Abstract

Choosing which bed to assign an admitted patient to in a hospital is a complex problem. There are numerous factors to consider including the patient’s gender and isolation requirements, current bed availability, and unit configurations. This problem must be solved each time a new patient seeks admission resulting in rearrangement of already admitted patients. Each movement of an already admitted patient increases the workload for hospital staff and also increases the risk of nosocomial infections for the patient. In order to alleviate these problems we propose optimizing the patient admission process through a multi-objective model which first maximizes the overall criticality of patients admitted, then minimizes movements of previously admitted patients while creating space for incoming patients. Using this model we perform three sets of experiments. The first experiments seek to determine the ideal number of private and semi-private rooms in a multi-occupancy unit with a fixed number of total rooms. This results in a tool to enable the unit to manage the tradeoffs between moving previously admitted patients and bed utilization. The second experiments seek to determine the ideal timeframe over which to batch patient admissions. These results suggest more frequent admissions have minimal impact on inpatient rearrangement. The third experiments seek to determine the potential benefit of using a centralized admitting entity and finds managing bed assignment from a central perspective far out performs individual units managing their bed assignments.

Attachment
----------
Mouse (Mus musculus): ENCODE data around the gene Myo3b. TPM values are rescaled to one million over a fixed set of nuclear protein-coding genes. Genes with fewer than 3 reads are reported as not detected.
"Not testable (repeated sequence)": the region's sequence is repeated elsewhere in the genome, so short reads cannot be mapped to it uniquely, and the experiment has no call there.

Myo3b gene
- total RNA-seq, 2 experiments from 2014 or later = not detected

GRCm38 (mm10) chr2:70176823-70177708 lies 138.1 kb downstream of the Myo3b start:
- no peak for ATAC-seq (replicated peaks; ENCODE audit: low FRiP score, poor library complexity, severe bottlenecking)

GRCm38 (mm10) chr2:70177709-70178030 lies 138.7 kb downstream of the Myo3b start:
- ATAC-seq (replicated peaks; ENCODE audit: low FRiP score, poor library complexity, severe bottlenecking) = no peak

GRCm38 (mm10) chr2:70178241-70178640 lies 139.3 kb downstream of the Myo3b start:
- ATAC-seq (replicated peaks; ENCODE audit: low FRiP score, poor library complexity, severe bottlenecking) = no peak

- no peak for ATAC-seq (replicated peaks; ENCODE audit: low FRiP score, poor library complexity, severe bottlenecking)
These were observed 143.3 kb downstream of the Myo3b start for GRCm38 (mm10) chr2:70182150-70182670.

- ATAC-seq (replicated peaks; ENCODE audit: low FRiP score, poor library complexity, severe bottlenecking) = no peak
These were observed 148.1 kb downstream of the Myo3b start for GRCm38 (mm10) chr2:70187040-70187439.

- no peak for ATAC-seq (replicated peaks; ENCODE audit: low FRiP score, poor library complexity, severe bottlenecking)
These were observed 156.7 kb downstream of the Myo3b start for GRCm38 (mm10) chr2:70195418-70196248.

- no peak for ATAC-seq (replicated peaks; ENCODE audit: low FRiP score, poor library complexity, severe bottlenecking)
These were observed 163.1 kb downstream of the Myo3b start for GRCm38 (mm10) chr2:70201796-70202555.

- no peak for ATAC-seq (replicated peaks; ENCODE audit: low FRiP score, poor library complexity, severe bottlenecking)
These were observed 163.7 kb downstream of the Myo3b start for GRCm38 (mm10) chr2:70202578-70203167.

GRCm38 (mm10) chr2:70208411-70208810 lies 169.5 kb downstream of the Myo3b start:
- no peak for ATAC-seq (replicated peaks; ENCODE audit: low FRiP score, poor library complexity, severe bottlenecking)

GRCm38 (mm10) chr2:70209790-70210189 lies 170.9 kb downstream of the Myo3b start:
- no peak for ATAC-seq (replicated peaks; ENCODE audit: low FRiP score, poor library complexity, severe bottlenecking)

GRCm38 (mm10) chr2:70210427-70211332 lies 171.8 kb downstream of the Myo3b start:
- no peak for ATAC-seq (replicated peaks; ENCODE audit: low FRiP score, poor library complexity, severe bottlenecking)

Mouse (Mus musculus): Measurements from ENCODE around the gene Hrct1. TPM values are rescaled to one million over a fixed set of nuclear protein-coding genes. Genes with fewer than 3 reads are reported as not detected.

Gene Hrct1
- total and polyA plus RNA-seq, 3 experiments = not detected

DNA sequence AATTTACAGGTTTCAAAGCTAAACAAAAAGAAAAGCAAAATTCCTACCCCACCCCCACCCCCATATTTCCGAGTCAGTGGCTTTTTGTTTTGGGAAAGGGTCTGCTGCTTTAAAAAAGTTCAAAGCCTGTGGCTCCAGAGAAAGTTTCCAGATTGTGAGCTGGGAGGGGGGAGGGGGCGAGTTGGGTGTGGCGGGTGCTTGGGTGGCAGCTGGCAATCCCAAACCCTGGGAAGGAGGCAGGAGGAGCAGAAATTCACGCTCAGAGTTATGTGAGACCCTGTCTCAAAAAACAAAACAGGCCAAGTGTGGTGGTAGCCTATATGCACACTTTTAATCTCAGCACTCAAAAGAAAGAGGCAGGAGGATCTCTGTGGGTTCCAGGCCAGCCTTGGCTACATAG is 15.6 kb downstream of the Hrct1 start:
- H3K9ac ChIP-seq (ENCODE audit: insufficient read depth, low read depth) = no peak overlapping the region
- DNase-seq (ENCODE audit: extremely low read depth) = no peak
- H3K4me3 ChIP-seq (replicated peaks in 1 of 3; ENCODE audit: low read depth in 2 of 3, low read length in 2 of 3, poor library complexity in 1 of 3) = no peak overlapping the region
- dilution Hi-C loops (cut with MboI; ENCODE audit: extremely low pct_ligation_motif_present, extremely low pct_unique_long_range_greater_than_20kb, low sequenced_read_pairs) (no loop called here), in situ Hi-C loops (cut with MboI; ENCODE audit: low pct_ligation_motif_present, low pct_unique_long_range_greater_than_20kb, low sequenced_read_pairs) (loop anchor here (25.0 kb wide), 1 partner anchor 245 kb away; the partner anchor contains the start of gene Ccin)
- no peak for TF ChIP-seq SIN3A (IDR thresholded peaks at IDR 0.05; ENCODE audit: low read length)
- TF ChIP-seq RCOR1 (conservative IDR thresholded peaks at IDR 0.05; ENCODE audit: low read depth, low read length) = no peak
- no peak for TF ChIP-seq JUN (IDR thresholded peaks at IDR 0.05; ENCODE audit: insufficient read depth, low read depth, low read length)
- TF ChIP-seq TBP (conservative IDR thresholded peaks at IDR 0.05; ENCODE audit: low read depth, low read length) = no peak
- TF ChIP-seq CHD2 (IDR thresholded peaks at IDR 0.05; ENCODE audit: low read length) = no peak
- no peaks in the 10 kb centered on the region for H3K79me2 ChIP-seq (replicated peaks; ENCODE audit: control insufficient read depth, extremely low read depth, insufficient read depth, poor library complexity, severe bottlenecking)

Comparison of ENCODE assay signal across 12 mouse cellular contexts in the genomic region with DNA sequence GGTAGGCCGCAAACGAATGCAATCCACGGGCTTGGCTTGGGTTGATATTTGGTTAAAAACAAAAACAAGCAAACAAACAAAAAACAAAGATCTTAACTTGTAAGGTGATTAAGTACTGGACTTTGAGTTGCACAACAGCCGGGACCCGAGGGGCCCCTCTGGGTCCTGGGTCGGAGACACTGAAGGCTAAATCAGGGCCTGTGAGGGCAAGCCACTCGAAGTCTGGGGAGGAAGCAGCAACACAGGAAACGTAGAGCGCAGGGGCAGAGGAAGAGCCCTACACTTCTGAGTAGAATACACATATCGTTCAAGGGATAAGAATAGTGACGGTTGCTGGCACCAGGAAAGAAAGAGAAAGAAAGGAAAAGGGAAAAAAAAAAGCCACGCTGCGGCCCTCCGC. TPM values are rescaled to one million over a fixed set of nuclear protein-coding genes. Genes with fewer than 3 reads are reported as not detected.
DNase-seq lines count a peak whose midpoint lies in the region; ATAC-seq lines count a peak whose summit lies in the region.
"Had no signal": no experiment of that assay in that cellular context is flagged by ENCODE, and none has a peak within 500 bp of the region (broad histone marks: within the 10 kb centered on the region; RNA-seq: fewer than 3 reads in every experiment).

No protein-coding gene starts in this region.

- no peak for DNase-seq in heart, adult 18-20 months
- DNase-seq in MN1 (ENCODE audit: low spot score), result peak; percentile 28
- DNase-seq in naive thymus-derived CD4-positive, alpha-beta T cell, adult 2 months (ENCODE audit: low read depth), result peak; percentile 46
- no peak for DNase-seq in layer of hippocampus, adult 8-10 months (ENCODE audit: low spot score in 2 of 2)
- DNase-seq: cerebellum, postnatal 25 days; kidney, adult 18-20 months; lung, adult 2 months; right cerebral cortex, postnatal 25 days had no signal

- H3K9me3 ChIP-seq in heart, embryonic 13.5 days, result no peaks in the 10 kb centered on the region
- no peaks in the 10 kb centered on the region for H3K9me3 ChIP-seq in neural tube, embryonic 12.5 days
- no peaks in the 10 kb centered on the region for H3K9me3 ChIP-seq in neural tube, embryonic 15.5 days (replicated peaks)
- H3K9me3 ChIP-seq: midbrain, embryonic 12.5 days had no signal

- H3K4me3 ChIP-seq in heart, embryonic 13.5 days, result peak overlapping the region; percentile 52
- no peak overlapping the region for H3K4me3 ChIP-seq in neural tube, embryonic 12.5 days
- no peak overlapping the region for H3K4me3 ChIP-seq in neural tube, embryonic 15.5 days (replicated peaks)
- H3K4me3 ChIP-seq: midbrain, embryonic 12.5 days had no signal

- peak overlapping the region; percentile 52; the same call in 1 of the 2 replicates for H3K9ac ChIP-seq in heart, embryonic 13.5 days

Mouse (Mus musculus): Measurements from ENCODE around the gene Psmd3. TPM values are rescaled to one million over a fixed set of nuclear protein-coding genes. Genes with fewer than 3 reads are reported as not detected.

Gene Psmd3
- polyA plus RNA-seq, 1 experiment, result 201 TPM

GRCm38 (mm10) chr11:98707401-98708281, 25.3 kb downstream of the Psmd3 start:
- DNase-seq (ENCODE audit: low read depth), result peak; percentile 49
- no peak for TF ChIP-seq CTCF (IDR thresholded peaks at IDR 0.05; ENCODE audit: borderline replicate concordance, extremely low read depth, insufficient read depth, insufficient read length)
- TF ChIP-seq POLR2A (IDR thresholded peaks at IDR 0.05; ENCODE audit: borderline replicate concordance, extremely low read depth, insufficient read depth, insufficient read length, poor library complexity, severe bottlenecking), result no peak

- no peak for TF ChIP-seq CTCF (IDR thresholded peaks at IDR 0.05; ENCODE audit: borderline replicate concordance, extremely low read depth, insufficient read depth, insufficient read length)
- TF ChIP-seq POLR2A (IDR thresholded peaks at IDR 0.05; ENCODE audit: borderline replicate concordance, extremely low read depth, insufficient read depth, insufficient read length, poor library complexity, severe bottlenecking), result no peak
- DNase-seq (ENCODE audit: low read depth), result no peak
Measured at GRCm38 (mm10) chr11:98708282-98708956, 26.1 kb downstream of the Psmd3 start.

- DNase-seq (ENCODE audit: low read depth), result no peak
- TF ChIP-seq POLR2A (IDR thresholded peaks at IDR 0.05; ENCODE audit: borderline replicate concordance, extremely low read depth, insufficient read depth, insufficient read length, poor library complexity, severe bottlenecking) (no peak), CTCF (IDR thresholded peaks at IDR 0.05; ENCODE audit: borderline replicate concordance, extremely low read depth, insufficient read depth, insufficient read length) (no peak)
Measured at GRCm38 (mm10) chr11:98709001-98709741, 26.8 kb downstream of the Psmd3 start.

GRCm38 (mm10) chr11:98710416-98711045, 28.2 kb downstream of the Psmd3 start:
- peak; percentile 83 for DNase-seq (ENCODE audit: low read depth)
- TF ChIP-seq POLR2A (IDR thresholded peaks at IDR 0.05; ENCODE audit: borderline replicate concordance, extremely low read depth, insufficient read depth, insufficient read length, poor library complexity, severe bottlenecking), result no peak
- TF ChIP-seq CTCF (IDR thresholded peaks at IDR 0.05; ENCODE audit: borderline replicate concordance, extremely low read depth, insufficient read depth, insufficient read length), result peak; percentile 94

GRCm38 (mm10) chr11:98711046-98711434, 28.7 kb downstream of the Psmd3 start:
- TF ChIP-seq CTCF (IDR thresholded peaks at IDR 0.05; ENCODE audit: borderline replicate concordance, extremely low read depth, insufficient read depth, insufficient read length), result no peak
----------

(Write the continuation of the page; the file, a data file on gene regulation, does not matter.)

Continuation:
Publication Date

8-8-2017

Document Type

Thesis

Student Type

Graduate

Degree Name

Industrial and Systems Engineering (MS)

Department, Program, or Center

Industrial and Systems Engineering (KGCOE)

Advisor

Ruben Proano

Advisor/Committee Member

Marcos Esterman

Campus

RIT – Main Campus

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